Citizen science in New Zealand is extremely dynamic and now is the perfect time to host a symposium and workshops that celebrates what we have achieved, strengthens and grows networks of practitioners, coordinators and decision-makers, and looks ahead to what place citizen science could have in New Zealand’s future. The following is a summary of what is planned for April 7-9 at Te Papa and in the wider Wellington area. Registration is coming very soon!
#CitSciNZ2018 – The lead in
The April 9 Symposium at Te Papa and associated workshops (April 7-8) mark the end of a 3-yr Ministry for the Environment funded project (CEF 421 Citizen Science meets Environmental Restoration). Shoulder-tapping has played a major role in bringing both the one-day Symposium and workshops together – largely because the environmental conservation and citizen science community in New Zealand is small and close-knit. However, as the citizen science movement expands and matures, so too will the scope of projects, range of disciplines and diversity of people involved.
#CitSciNZ2018 – Outcomes
The event is an opportunity to summarise activities underway, grow professional networks and think more deeply about what shape citizen science may take in the future. To progress discussions, one outcome sought is a working group. Meetings and field trips initiated through the NZLT citizen science project raised many barriers as well as solutions that need further unpacking and actioning.
Workshops April 7-8: Supporting hands-on practical learning
Workshops designed for community members are an opportunity to quantify restoration efforts, learn new skills and trial with new tools both in the field and indoors. And they’re all free of charge thanks to the generous support of workshops leaders (with some details around transport TBC). Participants can come to workshops without having to attend the April 9 Symposium. Here’s a summary of what is planned (more details and registration to follow shortly on the event webpage):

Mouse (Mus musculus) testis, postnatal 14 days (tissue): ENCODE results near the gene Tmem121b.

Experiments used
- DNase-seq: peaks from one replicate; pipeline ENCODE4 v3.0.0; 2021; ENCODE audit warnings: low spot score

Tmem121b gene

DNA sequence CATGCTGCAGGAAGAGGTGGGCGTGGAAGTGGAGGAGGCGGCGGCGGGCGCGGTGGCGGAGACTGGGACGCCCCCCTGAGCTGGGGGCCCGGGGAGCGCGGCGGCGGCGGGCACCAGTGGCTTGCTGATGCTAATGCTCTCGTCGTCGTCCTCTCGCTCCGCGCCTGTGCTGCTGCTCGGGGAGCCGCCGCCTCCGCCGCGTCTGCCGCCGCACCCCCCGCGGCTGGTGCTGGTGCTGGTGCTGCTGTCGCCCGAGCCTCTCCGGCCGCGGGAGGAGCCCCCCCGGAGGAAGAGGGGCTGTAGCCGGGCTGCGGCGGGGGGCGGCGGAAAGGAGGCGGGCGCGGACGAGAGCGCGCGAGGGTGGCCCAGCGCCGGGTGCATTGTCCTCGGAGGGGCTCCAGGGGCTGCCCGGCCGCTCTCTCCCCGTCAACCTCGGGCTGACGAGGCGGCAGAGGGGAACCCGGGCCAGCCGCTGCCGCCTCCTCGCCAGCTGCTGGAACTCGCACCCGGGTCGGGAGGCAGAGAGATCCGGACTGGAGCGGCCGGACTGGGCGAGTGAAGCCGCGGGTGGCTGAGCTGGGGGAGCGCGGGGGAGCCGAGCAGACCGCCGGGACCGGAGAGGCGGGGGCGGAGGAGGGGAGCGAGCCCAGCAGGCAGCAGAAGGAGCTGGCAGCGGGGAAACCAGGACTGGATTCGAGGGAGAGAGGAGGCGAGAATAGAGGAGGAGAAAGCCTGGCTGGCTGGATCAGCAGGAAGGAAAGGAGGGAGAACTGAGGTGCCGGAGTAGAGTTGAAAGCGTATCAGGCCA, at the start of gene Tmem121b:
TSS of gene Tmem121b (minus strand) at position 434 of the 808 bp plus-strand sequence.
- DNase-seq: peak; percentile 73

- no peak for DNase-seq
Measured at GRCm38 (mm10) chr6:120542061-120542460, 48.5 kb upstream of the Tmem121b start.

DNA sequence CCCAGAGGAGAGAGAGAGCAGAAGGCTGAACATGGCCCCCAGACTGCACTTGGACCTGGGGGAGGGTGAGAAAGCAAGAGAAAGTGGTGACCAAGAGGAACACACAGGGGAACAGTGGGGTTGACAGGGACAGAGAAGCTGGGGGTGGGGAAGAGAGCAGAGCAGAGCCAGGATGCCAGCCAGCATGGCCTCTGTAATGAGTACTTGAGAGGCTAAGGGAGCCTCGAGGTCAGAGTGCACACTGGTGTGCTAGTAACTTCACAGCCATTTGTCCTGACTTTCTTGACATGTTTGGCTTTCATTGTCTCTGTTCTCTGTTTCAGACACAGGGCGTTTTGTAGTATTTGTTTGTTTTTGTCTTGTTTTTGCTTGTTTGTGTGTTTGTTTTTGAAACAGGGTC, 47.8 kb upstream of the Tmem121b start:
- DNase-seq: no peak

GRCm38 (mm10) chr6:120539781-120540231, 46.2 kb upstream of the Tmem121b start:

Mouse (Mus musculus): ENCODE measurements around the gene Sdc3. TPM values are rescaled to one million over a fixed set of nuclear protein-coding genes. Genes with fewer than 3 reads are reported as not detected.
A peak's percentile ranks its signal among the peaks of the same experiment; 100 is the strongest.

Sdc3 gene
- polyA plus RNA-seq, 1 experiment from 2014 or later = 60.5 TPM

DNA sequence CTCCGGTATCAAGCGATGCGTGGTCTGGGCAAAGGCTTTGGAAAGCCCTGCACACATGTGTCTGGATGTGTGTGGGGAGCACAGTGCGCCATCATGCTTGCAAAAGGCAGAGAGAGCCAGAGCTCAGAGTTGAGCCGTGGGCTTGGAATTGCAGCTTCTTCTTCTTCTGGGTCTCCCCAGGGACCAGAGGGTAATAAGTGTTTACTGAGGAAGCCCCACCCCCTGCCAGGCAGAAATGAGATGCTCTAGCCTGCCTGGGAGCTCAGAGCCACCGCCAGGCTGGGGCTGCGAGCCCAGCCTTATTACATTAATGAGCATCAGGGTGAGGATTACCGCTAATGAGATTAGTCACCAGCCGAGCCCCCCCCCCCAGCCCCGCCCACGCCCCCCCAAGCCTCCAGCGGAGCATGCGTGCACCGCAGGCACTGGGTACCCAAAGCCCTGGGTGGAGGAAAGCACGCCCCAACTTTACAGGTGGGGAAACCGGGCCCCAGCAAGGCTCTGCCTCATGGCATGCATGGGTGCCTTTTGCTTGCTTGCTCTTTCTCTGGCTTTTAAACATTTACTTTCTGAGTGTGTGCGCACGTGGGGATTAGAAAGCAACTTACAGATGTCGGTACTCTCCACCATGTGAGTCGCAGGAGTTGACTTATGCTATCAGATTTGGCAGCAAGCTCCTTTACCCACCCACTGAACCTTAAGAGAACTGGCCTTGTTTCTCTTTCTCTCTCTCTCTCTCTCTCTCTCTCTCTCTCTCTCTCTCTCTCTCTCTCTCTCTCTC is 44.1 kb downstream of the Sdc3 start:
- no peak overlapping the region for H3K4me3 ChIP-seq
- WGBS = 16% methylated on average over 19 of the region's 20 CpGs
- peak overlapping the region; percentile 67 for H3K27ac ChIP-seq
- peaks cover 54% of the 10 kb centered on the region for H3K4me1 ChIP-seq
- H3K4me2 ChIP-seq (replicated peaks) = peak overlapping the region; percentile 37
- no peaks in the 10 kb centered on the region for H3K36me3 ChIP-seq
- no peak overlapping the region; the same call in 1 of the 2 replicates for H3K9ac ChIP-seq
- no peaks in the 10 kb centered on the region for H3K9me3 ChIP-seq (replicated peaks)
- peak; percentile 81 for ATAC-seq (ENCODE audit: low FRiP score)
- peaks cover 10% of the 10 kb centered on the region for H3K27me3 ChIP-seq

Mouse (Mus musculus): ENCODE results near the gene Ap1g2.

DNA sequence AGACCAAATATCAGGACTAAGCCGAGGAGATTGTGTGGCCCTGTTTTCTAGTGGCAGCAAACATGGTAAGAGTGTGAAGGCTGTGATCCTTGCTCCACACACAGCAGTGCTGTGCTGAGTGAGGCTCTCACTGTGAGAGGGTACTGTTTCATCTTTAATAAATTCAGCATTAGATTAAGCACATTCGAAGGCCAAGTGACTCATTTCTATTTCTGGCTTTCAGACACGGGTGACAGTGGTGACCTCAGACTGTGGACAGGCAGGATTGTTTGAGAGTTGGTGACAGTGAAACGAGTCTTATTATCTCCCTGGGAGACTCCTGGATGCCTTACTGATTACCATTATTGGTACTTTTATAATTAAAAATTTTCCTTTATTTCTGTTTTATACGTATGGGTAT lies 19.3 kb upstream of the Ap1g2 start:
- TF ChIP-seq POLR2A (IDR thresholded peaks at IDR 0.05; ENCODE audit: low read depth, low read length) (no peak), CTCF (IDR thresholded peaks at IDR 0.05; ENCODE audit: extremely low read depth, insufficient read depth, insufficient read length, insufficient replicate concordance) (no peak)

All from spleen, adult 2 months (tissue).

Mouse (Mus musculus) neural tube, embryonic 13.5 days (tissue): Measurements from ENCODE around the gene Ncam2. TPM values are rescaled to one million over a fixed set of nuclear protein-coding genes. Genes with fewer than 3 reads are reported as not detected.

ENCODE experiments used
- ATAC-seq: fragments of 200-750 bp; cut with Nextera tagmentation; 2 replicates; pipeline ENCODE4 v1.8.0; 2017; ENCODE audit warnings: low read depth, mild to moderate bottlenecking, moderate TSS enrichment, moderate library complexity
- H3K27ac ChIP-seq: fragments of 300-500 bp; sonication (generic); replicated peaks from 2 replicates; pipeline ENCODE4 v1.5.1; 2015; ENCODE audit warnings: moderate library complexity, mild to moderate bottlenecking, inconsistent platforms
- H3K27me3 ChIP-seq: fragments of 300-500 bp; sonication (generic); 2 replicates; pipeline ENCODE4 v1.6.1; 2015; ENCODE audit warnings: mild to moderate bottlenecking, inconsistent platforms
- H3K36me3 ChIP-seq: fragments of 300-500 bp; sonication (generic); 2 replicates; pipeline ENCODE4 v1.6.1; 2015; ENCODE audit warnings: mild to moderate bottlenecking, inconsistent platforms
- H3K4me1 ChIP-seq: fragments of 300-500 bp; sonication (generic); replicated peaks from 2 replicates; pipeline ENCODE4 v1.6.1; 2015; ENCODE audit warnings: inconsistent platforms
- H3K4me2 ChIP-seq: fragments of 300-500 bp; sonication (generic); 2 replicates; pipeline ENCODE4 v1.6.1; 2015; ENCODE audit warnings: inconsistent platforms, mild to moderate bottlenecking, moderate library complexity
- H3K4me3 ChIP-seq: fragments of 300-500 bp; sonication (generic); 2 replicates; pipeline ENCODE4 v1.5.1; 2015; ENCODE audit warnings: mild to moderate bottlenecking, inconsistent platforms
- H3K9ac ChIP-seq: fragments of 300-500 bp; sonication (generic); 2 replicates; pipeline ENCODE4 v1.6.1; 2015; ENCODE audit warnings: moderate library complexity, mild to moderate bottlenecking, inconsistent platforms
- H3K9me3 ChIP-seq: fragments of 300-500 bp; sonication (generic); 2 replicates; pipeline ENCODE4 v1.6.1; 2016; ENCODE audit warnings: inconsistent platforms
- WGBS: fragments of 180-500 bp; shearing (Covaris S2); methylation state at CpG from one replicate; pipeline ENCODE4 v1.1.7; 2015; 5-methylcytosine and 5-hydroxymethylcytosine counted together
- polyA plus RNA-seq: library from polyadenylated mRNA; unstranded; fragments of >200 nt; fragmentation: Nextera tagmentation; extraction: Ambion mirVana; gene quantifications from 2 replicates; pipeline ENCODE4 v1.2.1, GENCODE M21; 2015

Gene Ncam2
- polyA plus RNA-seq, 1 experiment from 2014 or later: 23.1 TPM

|Workshops Saturday April 7|
|Lizards: Theory and field survey/monitoring
Ecogecko & Victoria University
|Full-day workshop (10am – 5pm). Starts with a technical lecture at Te Papa (10am – 11:30am) to increase awareness of lizards in NZ, and to provide participants with basic knowledge of NZ lizards. Two separate field trips follow (12:30pm – 5pm): Zealandia (max numbers: 10) for those with a high level of fitness; Matiu/Somes Is. (max numbers: 6) for those of moderate fitness. Field trips cover basic skills that can be applied for undertaking lizard surveying or monitoring as part of new or existing lizard community conservation projects. Note – to attend field workshops, participants MUST attend the technical lecture at Te Papa first. FREE|
|Bird monitoring and intro to 5-minute Bird Counts
Groundtruth & NZ Landcare Trust
|Short workshop (10am – 12pm) at the Leonard Cockayne Centre, Otari Wilton’s Bush. An introduction to learning how to identify the main forest birds and how you go about monitoring changes in bird populations. The workshop will introduce tools for learning to identify birds, provide an overview of the 5- minute Bird Count technique, and include a bird identification walk in the Otari Reserve.
Max numbers: 20. FREE
|Using Trap.NZ trapping records to monitor pest control activity
Groundtruth & NZ Landcare Trust
|Short workshop (1pm – 3pm) at the Leonard Cockayne Centre, Otari Wilton’s Bush. For new users or those considering using Trap.NZ for recording trapping records for predator control projects. The workshop will provide an overview of the Trap.NZ system, how to use the website and mobile app, how to use the system to lay out and check traps in the field, and how different reports can be generated from your project data. Max numbers: 20. FREE|
|Workshops Sunday April 8|
|Community freshwater quality monitoring
Wellington Regional Council, NZ Landcare Trust, Forest & Bird, Fish & Game
|Full-day workshop (9:30am – 4:30pm) at Otari Wilton’s Bush. Objectives are to identify the opportunities and tools available for communities to monitor freshwater, including fish monitoring, invertebrates, algae, chemical, microbiological and visual water quality analysis and habitat assessment Max numbers: 20. FREE|